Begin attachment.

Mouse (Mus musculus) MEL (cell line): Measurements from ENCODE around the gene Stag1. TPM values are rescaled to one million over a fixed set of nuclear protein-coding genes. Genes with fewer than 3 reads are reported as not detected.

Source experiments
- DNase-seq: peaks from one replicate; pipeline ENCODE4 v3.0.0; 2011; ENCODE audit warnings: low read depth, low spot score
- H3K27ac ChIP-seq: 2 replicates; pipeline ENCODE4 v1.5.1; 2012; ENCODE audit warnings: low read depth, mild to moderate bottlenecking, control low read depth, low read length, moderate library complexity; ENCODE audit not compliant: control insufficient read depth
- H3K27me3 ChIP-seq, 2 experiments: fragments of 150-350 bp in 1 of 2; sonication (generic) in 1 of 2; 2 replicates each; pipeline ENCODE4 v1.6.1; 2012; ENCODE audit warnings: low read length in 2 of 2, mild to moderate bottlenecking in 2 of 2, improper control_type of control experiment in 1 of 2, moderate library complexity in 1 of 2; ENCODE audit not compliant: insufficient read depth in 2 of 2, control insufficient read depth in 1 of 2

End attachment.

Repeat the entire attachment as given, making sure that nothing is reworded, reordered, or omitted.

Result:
Mouse (Mus musculus) MEL (cell line): Measurements from ENCODE around the gene Stag1. TPM values are rescaled to one million over a fixed set of nuclear protein-coding genes. Genes with fewer than 3 reads are reported as not detected.

Source experiments
- DNase-seq: peaks from one replicate; pipeline ENCODE4 v3.0.0; 2011; ENCODE audit warnings: low read depth, low spot score
- H3K27ac ChIP-seq: 2 replicates; pipeline ENCODE4 v1.5.1; 2012; ENCODE audit warnings: low read depth, mild to moderate bottlenecking, control low read depth, low read length, moderate library complexity; ENCODE audit not compliant: control insufficient read depth
- H3K27me3 ChIP-seq, 2 experiments: fragments of 150-350 bp in 1 of 2; sonication (generic) in 1 of 2; 2 replicates each; pipeline ENCODE4 v1.6.1; 2012; ENCODE audit warnings: low read length in 2 of 2, mild to moderate bottlenecking in 2 of 2, improper control_type of control experiment in 1 of 2, moderate library complexity in 1 of 2; ENCODE audit not compliant: insufficient read depth in 2 of 2, control insufficient read depth in 1 of 2